Title: "Unraveling the neural mechanisms of perceptual saccadic suppression"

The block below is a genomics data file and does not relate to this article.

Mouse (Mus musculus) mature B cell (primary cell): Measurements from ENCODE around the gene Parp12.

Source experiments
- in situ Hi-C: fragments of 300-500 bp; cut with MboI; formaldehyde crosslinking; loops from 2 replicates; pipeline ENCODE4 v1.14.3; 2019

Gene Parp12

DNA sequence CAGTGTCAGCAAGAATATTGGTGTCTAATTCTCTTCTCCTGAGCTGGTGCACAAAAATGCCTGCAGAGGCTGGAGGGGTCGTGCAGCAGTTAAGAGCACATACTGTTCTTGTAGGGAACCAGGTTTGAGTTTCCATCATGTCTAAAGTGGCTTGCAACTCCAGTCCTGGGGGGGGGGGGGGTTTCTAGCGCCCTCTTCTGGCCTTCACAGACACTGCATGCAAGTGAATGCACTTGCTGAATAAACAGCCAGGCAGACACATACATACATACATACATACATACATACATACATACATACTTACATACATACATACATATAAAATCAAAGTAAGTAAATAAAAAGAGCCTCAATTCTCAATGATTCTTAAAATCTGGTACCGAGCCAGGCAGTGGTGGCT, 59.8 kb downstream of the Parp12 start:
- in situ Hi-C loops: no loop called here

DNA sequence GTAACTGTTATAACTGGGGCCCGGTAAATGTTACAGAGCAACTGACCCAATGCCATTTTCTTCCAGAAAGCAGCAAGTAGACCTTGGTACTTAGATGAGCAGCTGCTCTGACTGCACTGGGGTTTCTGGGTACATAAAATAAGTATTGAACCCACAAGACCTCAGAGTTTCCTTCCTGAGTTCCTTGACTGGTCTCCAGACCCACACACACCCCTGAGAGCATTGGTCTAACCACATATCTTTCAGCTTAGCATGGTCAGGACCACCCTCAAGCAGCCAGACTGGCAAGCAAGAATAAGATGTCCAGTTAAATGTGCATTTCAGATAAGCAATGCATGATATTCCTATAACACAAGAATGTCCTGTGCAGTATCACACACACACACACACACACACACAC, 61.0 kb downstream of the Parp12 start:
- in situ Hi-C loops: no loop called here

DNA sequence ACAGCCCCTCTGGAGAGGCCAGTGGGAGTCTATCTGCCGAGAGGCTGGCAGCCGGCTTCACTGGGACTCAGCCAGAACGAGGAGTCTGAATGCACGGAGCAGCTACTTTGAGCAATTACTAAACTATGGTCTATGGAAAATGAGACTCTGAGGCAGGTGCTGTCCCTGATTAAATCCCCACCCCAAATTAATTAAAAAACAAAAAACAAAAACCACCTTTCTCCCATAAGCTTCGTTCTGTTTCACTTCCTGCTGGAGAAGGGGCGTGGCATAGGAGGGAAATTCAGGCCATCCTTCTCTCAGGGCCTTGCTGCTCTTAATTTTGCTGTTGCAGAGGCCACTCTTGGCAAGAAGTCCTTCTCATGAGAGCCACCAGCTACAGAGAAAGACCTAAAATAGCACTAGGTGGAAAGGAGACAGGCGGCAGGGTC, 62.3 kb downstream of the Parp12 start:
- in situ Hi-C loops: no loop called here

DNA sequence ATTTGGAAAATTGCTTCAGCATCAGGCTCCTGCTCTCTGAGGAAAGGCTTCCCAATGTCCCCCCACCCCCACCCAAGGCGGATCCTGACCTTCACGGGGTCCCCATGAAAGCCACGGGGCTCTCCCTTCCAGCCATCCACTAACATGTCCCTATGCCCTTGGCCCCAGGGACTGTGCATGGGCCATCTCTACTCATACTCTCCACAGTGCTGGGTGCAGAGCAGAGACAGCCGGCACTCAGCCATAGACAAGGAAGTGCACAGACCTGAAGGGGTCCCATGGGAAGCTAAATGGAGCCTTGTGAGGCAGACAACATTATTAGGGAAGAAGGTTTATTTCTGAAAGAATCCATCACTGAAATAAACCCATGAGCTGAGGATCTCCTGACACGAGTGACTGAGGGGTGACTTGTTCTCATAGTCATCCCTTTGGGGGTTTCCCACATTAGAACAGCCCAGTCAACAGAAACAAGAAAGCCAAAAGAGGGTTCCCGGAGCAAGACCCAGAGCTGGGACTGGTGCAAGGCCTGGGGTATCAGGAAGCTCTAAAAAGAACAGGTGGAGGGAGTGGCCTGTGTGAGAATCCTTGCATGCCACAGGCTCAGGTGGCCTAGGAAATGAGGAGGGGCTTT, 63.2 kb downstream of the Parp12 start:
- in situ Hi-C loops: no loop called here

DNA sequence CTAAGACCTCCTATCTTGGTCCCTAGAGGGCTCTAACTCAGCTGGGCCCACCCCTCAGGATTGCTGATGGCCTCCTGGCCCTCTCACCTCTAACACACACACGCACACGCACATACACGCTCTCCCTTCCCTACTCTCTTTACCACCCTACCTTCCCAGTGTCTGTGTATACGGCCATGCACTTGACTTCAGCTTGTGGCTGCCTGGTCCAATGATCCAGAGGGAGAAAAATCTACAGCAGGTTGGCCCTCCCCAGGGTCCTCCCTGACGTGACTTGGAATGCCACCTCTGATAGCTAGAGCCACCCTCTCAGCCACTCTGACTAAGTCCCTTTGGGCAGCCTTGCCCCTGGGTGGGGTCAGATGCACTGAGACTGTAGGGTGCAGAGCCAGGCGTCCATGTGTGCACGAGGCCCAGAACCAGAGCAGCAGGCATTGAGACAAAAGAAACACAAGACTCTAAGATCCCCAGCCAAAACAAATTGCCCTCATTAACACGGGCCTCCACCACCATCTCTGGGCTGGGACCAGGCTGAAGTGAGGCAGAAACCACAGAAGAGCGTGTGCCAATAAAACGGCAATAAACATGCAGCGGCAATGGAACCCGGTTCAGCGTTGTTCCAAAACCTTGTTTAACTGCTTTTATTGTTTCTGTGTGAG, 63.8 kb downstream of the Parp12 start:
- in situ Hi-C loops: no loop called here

Visual sensitivity, probed through perceptual detectability of sudden stimulus onsets, is strongly impaired around the time of saccades. This robust perceptual phenomenon exhibits intriguing stimulus selectivity properties, which have previously been interpreted as reflecting active suppressive signals directly derived from the eye movement commands. However, the neural mechanisms underlying these selective properties have remained elusive. In my talk, I will describe neurophysiological and behavioral experiments that strongly recast interpretations of perceptual saccadic suppression mechanisms. First, using neurophysiology in awake monkeys, and their concomitant behavior, I will describe how different cell types within the same sensory-motor structure can actually exhibit differential forms of saccade-induced suppression. Thus, some neuron types violate the selective properties of suppression that are so robust in perception. I will then move to identifying a retinal origin of perceptual saccadic suppression, using ex-vivo retinal ganglion cell neurophysiology. Remarkably, the visual dependencies of retinal suppression (in ex-vivo mouse, pig, and monkey retinae) are the same as the perceptual dependencies reported by human observers seeing similar image sequences, with or without eye movements. I will finally end by showing how this insight, of a primarily visual origin of perceptual saccadic suppression, allows demonstrating that the classic stimulus selective properties of suppression can be easily violated with simple visual manipulations, thus potentially explaining the earlier monkey results alluded to above. This line of work demonstrates that perceptual saccadic suppression may not be saccadic at all, but instead reflects visual-visual interactions jumpstarted at the very first stage of visual processing in the brain.